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General Category => Ongoing Anim8or Development => Topic started by: Steve on March 05, 2014, 10:26:09 pm

Title: ASL integer bit-wise operators
Post by: Steve on March 05, 2014, 10:26:09 pm
Build 1071 adds the integer bit-wise operators &, ^, |, << and >>. Since there is no unsigned int in ASL the right shift always sign extends.

Build 1075 adds bit negate ~, and ++ and --.

Note: Build 175 had a bug parsing prefix ++ and -- so it was replaced by build 1076.
Title: Re: ASL integer bit-wise operators
Post by: Raxx on March 15, 2014, 03:09:09 pm
Hey Steve,

Finally able to give these operators a shot (trying to implement this algorithm (http://devmaster.net/posts/6145/advanced-rasterization)), but couldn't help but notice that the bit-wise NOT (~) operator is missing. Granted, it can be done manually (http://stackoverflow.com/questions/1449260/bitwise-operations-without-bitwise-operators), but it'd be awesome if it were in there.

Thanks
Title: Re: ASL integer bit-wise operators
Post by: Claude on March 15, 2014, 05:54:30 pm
Raxx

Until it's implemented,you could also apply XOR ^ between your integer and one which is all 1s to get the equivalent of a twiddle.

Hope it helps.
Claude
Title: Re: ASL integer bit-wise operators
Post by: Raxx on March 15, 2014, 09:06:40 pm
Hey Claude, makes perfect sense, totally ignored the XOR operator there.

I came up with this solution via code, but I'm wondering if there's a less intensive method of determining the all 1-bit integer. [edit]Scratch that
Title: Re: ASL integer bit-wise operators
Post by: Claude on March 15, 2014, 10:34:37 pm
How about something like this:
return $int  ^  0xffffffff;

Haven't tested it,but It should work.
Title: Re: ASL integer bit-wise operators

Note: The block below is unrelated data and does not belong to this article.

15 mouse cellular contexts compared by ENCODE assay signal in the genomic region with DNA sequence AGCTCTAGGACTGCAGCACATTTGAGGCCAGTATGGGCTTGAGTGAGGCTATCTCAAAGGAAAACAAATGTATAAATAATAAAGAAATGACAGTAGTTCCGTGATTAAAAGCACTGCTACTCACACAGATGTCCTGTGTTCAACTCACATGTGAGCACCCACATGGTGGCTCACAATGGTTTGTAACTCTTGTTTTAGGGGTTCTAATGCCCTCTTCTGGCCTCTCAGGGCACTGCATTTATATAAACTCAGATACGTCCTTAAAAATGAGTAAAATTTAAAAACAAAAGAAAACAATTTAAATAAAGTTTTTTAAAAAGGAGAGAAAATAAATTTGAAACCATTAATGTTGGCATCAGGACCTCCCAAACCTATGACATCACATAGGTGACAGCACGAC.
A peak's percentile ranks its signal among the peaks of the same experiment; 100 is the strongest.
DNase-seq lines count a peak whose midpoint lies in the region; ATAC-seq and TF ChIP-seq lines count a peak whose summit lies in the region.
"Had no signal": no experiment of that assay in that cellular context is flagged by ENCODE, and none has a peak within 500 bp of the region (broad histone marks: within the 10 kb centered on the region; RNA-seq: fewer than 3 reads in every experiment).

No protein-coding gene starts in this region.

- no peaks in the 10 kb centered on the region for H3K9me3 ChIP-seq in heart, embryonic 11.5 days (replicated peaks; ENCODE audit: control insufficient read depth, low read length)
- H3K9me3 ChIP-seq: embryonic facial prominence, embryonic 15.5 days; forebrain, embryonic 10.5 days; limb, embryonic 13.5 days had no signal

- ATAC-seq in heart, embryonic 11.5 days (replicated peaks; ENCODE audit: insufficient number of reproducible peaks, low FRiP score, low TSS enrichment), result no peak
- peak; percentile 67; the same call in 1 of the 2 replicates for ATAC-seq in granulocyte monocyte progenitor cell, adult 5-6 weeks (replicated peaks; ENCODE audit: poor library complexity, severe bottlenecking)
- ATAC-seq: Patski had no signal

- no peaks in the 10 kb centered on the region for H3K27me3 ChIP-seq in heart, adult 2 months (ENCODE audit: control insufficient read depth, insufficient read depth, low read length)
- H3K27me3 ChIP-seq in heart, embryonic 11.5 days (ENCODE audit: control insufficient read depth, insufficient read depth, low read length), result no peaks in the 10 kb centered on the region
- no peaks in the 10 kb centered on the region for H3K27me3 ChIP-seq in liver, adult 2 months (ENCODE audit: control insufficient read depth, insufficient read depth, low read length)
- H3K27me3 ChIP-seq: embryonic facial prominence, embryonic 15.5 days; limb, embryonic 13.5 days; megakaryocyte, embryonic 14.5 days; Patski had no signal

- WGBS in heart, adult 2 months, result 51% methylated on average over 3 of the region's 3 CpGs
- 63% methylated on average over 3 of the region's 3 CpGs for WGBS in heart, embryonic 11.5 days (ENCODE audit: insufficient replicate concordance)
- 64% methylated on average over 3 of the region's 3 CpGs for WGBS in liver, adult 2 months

Post by: Raxx on March 15, 2014, 11:35:59 pm
Hum...it works, apparently as it should. I think I'm just a little confuzzled about the bitwise NOT operation overall. Time to read up on it!

Thanks Claude, simplifies things tremendously.
Title: Re: ASL integer bit-wise operators
Post by: Claude on March 16, 2014, 12:55:45 am
Sorry,didn't have much time when I posted.

In case this 0xffffffff is the confusing part,I should explain.
In ASL, an int is a 32-bit signed integer. Constants may be hexadecimal.
So,we define our constant as 0xffffffff

0x indicates that the following characters are hexadecimal.
Each character represents 4 bits(4 zeros or ones).
Example:

Code: [Select]
0x0       0       0       0       0        f         c        6
  0000    0000    0000    0000    0000     1111      1100     0110

Read the first 2 paragraphs and look at the table lower on the right
side.
http://en.wikipedia.org/wiki/Hexadecimal

So, 0xffffffff gives us a 32 bits of 1.

If you already knew,it's OK.It might help someone else
interrested in ASL.
Title: Re: ASL integer bit-wise operators
Post by: Raxx on March 16, 2014, 01:38:46 am
Hey Claude, nice explanation. I pretty much knew that part (a good refresher though ;)), but like you said it could help someone else.

My main confusion was, I thought NOT was supposed to flip just the numbered bits, not the entire 32-bit span.